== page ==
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Between wholesale marts and road to FDI

Between wholesale marts and road to FDI
Something unexpected, if not unprecedented, happened on 19 July. Delhi lieutenant-governor Najeeb Jung, in news of late more for animation over the suspended animation of the assembly, issued an order, asking agricultural produce market committee (APMC) mandis in the capital to denotify fruits and vegetables (F&V) from the APMC Act. The L-G asked all concerned to file objections, if any, within 45 days.

Shorn of verbiage, it means once those 45 days are over, and if no plausible objection is raised, farmers need not come or send their products through to such mandis (wholesaler market) – the one at Azadpur in north Delhi being the largest – to sell their produce, as is mandatory now. They can sell them anywhere – lock, stock and barrel.

On the face of it, it should concern few. The move is among many measures taken by the Narendra Modi government to check the burgeoning inflation, which moderated to 8.14 per cent in June from 9.50 per cent in May. The order follows finance minister Arun Jaitley’s announcement in the budget to liberalise farm produce trading by facilitating direct sale and purchase of crops through farmer markets called ‘kisaan haats’.

This has piqued a section presumed to favour the Bharatiya Janata Party (BJP): Delhi’s traders. While the Congress and other parties have always said the BJP, especially Delhi BJP, has strong backing of the trading community and the APMC governing boards, this move has had this section enraged. Having recently backed the BJP for opposing the Manmohan Singh government’s plans to open up the retail sector to foreign direct investment (FDI), the trader lobby is now bracketing the ruling party with its predecessor.

According to them, the L-G’s move to denotify fruits and vegetables from the APMC Act is part of a bigger scheme to get in FDI in multi-brand retail through the backdoor – by making the local traders ineligible from buying the farm produce at the mandis and thereby forcing farmers to eventually sell their produce to big retail chains who own cold storages.

‘This kisaan mandi is a workable model only if you have a strong processing industry. Brazil, Spain and Germany, for instance, have a standardisation process – farmers there sell their crop to the processing industry and sell the minuscule residue crops in small markets near their farms,’ Bhatia said. ‘But we don’t have such standardisation here. Small farmers can sell their small quantities in nearby localities by bringing the produce in their own small vehicles’.

‘But what about big farmers? They can’t sell their crop the same day at the same place. It needs to be traded somewhere.’ Pointing out that N Chandrababu Naidu had experimented with Rahto Bazaar in Hyderabad during his earlier tenure as Andhra Pradesh chief minister and the Sheila Dikshit government had started a kisaan haat on Andheria Modh in south Delhi but both had come a cropper, he said the premises are now rented out to Delhi Tourism Development Corporation. No farmer is interested, he stressed: ‘Kisaan bechega ki ugayega (will the farmer sell or produce)?’ he shot back. ‘Name one Indian industry that does direct selling. Is it practical, possible? The government needs agents to buy even arms and ammunition. But the same fraternity (traders) becomes an evil agent when you talk of selling and buying farm produce!’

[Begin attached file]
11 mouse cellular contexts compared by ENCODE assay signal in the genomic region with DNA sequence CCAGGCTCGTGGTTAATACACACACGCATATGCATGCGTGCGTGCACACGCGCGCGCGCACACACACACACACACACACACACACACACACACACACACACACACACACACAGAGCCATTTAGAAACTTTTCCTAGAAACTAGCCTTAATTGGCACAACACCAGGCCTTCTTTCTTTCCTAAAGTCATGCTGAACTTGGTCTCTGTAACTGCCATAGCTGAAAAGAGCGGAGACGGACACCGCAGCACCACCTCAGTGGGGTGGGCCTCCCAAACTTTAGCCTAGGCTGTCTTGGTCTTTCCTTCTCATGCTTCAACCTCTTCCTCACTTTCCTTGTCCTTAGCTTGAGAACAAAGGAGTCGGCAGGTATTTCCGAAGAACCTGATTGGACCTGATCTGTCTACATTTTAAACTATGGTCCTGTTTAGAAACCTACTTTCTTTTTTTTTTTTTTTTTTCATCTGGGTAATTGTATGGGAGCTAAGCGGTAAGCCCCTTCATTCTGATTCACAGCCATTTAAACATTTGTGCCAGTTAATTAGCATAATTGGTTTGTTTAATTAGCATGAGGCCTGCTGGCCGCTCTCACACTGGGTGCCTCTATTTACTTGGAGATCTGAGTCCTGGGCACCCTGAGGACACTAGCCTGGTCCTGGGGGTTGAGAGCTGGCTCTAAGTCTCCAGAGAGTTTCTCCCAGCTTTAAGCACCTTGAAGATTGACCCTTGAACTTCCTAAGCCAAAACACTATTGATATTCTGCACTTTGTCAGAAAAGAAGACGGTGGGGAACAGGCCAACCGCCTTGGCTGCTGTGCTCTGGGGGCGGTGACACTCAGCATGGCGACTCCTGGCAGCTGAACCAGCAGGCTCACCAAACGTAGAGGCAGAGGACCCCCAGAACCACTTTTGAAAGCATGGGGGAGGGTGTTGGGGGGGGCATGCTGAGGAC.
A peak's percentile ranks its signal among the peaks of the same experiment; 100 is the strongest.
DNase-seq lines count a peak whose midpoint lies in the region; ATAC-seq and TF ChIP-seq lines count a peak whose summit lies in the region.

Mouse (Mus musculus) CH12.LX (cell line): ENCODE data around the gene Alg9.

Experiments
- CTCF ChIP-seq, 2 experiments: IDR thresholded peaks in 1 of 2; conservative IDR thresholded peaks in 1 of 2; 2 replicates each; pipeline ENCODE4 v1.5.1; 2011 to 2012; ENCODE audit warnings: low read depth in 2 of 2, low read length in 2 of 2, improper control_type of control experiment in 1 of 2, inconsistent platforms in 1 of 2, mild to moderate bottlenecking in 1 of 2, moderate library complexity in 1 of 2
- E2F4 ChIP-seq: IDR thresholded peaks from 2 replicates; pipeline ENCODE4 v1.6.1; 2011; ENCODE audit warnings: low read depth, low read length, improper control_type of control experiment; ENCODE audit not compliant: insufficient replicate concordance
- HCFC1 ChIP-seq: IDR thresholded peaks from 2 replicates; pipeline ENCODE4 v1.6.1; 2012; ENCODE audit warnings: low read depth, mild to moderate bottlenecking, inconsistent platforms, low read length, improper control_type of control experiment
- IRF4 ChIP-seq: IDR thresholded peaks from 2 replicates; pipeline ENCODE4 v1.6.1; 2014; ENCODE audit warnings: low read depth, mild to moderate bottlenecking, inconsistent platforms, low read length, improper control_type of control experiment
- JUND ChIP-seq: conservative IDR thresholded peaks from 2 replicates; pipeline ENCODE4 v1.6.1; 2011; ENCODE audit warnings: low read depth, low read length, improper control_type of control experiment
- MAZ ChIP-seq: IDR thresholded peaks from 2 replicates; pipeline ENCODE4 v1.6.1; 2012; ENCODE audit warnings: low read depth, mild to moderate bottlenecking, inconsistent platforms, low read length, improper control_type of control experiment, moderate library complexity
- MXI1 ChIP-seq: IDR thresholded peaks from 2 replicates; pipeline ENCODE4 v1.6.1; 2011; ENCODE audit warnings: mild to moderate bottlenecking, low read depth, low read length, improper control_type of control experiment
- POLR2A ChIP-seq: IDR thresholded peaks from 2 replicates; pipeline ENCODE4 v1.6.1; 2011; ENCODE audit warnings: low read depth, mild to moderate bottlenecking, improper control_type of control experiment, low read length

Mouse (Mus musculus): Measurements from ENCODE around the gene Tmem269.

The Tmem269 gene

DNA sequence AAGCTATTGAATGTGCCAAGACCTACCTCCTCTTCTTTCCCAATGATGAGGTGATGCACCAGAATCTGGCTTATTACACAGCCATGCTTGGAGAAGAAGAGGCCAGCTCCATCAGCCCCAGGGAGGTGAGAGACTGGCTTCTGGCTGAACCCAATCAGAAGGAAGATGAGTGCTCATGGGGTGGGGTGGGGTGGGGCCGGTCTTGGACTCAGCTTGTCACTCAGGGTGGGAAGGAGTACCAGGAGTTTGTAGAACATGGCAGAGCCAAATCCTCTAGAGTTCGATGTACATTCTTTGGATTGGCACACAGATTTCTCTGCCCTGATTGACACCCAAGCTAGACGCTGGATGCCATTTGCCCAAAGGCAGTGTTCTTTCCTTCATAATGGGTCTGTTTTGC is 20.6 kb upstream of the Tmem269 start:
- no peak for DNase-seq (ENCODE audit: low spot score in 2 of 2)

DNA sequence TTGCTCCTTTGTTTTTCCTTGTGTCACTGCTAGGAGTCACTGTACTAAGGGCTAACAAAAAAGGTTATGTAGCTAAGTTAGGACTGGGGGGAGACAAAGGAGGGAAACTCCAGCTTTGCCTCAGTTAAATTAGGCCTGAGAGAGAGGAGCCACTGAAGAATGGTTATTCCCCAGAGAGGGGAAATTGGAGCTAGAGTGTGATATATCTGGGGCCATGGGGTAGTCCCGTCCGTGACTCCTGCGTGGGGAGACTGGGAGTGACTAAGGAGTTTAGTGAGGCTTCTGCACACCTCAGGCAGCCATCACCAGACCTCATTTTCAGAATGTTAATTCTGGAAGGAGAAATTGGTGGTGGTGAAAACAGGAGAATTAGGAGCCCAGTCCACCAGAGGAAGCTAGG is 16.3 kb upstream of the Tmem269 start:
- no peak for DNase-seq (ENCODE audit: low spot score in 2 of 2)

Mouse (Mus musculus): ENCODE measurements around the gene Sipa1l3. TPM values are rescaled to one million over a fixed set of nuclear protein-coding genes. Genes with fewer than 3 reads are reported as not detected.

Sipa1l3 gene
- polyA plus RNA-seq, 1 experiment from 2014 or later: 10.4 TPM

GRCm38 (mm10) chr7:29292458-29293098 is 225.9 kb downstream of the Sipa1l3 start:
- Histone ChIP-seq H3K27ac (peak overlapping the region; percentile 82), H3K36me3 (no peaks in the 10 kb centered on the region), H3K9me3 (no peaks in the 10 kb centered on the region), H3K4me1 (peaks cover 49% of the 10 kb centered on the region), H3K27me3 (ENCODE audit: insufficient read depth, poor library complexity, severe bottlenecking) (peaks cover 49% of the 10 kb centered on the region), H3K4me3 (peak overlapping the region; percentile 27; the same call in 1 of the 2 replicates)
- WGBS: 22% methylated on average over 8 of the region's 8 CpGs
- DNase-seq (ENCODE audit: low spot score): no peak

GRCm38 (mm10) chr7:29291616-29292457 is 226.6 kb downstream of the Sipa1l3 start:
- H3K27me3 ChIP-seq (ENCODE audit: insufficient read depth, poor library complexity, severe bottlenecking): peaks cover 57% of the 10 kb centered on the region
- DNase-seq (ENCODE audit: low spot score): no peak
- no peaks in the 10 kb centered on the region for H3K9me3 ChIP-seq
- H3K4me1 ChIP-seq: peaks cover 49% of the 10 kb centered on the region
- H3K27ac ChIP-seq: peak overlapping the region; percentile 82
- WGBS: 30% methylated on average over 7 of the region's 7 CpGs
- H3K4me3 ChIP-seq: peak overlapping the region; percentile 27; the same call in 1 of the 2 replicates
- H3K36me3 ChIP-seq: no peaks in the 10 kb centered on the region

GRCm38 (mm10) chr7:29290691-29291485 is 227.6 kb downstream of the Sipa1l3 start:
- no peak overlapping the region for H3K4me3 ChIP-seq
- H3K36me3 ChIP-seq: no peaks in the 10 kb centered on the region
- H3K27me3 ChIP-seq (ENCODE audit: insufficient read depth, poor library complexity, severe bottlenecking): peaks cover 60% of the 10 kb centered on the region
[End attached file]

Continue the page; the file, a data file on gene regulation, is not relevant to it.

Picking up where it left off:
He said APMC mandis, too, have kisaan sheds where farmers can come and sell their produce directly without any intermediaries. ‘But how many farmers come and sell there?’ Metha Ram Kriplani, president of the Azadpur chamber, said the wholesale market paid nearly ‘100 crore to the government in the last financial year. He said, ‘If you do away with buying and selling of F&V in these mandis how do you maintain these mandis without the income it earns from trading them? There are 1 lakh sellers and buyers in Azadpur mandi itself; and then we have labourers and other people working in logistics. What happens to them?’ FDI vanguard.

Emphasising that they supply to all parts of Delhi, wholesalers (blamed for widening the gap between wholesale and retail prices to as much as 50 per cent) warned that consumers will also suffer as a result of this denotification order. ‘A farmer would only sell close to his area. If F&V is delisted and trading of these items supply is disrupted, where will the vendors buy from?’ one trader asked.
Kriplani said, ‘Rural areas may have ample supply but how would you ensure supply in urban areas? After all, these crops are not produced here. Where will trading take place? The government has not given any roadmap on this.’ Alleging that the government is deregularising buying and selling of F&V at Delhi mandis to facilitate FDI in multi-brand retail, Kriplani said, ‘This is a ploy to let domestic and foreign (big) retailers to get into trading of these crops as they expand their business to suburban areas. These retailers have deep pockets and will buy 4-5 acres of land outside metropolises, set up cold storages there and monopolise both urban and suburban markets from there. Ultimately the consumers and farmers will suffer.’

If the Delhi L-G’s decision is implemented, farmers would sell their produce as and when it is plucked or sheared. ‘There would be glut in the market (at that point) and there would be no supply for rest of the year. The intermediaries make the produce available throughout the year’.
By arrangement with Governance Now
Seema Sindhu

Seema Sindhu

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